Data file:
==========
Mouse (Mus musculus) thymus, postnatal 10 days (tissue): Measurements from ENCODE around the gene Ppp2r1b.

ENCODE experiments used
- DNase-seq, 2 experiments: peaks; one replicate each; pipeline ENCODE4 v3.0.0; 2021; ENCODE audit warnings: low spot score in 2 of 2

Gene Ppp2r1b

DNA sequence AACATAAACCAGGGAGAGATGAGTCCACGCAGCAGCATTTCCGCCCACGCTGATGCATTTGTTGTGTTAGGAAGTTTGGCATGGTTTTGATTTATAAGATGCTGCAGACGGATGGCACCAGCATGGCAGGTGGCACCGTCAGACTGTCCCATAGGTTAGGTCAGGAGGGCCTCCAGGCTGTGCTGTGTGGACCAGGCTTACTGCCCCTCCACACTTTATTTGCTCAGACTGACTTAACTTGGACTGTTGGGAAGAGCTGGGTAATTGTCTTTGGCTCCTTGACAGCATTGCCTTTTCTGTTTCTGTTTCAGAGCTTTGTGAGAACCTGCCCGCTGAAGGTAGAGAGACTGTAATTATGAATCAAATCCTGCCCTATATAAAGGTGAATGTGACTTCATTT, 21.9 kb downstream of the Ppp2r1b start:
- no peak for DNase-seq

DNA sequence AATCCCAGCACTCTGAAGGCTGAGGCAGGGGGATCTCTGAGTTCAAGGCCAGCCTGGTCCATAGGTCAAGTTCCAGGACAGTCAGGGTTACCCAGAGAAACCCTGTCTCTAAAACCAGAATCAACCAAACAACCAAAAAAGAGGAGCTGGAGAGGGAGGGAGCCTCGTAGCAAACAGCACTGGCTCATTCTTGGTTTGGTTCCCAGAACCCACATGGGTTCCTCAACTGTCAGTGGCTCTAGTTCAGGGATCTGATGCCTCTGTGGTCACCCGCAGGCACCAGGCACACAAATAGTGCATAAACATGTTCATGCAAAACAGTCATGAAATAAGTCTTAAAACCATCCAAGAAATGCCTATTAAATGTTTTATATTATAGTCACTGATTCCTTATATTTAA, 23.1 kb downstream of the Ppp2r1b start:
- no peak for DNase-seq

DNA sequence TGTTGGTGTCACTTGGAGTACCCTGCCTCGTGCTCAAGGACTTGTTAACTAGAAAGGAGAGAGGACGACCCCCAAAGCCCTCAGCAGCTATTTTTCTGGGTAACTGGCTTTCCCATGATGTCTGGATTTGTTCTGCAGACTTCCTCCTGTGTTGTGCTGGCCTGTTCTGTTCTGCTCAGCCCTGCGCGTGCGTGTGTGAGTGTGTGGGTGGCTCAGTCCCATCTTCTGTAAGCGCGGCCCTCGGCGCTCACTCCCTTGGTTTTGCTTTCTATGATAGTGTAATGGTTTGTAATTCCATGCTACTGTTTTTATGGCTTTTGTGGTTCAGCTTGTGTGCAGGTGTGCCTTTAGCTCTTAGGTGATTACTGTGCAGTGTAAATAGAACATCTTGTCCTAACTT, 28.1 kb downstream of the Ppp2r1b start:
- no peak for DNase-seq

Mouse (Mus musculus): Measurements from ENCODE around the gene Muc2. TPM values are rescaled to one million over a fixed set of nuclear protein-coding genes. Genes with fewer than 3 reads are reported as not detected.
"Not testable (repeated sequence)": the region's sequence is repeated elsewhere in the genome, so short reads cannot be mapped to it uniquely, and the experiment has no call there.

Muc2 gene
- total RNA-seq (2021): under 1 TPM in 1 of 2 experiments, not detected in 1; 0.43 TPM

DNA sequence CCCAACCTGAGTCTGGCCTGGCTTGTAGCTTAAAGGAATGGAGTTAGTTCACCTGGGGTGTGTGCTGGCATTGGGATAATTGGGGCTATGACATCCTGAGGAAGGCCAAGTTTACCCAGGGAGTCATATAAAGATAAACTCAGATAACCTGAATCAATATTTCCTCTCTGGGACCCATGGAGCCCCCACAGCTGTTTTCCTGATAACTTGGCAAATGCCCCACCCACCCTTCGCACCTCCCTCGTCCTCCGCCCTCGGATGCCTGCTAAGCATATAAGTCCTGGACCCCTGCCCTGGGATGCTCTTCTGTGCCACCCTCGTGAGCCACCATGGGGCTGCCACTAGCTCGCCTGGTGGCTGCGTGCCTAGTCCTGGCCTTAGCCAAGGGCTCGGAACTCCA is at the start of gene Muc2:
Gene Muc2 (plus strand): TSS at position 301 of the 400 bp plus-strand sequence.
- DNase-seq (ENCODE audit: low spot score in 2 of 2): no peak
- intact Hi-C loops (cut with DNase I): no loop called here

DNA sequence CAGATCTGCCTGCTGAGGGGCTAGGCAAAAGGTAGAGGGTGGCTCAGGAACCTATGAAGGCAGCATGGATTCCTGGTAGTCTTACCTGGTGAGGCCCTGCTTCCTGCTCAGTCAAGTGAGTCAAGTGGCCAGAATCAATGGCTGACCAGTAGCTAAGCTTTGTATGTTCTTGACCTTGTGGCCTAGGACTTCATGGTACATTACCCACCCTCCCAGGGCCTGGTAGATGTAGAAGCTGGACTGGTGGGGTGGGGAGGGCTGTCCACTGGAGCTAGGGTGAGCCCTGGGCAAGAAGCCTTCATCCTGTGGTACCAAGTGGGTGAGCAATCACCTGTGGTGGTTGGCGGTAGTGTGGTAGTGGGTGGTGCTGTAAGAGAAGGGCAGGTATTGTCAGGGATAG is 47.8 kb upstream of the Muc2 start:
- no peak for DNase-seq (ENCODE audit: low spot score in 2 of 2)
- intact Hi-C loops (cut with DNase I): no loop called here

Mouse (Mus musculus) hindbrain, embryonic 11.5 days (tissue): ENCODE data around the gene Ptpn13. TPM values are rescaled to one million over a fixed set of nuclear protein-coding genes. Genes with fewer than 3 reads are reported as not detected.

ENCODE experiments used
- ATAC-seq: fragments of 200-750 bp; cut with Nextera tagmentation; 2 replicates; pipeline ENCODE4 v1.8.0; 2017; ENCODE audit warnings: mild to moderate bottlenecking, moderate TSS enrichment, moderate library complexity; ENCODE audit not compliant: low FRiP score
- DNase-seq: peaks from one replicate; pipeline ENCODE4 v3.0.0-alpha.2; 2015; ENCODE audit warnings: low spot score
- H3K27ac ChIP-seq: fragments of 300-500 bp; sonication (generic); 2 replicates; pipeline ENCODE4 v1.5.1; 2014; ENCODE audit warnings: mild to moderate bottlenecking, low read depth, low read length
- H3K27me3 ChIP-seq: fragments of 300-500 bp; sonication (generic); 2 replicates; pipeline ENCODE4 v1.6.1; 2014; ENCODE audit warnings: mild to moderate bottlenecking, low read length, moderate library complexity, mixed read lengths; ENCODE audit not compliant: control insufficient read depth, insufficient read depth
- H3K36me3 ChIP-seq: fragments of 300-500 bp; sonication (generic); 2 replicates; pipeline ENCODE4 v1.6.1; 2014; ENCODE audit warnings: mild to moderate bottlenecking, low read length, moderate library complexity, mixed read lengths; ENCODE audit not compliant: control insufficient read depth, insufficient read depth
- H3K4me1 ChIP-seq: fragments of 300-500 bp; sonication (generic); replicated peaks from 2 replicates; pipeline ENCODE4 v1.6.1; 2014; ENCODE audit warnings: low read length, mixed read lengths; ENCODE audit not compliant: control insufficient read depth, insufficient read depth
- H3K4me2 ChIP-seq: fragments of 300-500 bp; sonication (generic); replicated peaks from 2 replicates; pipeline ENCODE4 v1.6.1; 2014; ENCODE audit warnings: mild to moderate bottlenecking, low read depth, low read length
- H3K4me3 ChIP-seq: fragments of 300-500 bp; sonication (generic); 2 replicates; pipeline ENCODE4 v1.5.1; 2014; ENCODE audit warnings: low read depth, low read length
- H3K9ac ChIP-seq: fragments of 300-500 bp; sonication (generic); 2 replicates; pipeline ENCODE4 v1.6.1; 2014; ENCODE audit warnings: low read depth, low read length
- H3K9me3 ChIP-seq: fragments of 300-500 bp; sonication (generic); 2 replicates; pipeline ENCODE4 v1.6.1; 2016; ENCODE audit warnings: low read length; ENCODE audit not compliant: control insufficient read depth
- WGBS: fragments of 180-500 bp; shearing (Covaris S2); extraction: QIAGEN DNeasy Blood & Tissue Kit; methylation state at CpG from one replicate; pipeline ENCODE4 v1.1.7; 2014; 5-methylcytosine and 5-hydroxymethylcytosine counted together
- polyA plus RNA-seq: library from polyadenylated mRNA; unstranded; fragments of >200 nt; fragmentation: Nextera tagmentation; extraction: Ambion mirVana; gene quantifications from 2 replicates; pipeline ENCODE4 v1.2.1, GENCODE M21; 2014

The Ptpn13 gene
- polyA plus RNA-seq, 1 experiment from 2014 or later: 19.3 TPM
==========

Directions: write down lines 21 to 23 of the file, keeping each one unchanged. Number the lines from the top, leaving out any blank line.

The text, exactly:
- intact Hi-C loops (cut with DNase I): no loop called here

Mouse (Mus musculus) hindbrain, embryonic 11.5 days (tissue): ENCODE data around the gene Ptpn13. TPM values are rescaled to one million over a fixed set of nuclear protein-coding genes. Genes with fewer than 3 reads are reported as not detected.

ENCODE experiments used